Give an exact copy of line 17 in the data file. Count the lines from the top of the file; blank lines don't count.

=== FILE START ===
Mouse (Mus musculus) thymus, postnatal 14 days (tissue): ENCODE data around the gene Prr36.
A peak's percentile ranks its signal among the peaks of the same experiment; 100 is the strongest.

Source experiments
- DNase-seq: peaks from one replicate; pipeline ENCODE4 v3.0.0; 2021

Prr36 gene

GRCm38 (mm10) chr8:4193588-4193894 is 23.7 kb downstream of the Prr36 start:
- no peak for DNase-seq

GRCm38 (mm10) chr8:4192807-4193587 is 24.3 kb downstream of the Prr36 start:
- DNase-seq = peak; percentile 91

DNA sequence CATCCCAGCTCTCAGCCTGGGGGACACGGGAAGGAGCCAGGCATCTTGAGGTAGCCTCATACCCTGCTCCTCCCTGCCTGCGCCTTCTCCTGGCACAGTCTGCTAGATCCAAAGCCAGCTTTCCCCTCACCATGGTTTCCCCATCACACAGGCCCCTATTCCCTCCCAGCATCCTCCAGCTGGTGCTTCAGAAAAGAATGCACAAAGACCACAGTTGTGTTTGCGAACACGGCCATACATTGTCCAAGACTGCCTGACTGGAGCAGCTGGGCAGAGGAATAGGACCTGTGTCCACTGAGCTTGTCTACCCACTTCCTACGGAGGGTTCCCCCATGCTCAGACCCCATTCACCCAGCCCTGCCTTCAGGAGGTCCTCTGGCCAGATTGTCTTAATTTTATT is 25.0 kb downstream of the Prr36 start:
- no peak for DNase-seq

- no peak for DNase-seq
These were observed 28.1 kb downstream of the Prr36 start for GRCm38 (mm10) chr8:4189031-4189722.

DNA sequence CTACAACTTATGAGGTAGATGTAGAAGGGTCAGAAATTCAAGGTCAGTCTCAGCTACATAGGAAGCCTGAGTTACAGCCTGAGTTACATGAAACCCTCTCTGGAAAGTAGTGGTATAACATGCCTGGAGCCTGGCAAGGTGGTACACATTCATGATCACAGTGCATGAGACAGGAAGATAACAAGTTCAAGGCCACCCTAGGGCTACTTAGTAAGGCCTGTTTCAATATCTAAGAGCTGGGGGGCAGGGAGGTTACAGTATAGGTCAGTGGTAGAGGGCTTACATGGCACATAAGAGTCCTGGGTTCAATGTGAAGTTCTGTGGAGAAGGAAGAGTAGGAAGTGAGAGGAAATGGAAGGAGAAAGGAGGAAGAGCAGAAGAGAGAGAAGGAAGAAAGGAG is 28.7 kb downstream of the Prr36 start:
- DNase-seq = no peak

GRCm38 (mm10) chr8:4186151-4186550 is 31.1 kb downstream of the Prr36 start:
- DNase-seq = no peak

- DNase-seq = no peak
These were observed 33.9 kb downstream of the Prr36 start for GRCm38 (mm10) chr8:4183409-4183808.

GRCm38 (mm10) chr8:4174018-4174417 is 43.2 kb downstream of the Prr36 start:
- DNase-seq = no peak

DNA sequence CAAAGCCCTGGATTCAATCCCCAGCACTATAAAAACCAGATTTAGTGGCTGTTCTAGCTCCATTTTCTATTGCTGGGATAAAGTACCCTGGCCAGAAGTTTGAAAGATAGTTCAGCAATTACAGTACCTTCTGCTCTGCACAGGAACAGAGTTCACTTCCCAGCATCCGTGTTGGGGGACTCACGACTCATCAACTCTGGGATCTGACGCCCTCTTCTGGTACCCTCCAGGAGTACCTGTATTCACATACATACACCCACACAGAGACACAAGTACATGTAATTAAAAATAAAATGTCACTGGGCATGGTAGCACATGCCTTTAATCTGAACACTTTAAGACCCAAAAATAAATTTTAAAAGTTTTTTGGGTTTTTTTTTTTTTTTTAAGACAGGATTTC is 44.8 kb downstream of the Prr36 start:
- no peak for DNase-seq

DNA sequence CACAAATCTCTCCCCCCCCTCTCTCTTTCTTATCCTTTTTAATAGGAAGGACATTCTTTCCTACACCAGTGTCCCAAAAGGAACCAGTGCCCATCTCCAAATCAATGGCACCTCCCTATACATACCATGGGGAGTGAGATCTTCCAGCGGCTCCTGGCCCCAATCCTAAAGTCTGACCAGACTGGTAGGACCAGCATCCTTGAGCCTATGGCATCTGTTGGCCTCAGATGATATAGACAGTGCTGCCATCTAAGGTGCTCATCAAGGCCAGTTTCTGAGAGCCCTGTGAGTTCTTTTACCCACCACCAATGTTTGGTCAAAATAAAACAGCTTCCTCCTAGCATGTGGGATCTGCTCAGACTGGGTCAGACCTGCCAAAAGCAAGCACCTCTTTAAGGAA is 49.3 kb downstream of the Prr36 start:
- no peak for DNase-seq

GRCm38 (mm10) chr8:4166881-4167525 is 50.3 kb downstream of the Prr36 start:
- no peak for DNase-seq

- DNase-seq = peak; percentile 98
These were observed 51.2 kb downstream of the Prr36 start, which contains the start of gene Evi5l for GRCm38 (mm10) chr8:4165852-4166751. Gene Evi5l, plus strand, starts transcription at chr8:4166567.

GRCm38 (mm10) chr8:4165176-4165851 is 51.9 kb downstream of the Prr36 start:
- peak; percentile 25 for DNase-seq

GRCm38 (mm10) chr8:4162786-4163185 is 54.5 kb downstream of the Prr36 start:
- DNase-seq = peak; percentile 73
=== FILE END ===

- DNase-seq = no peak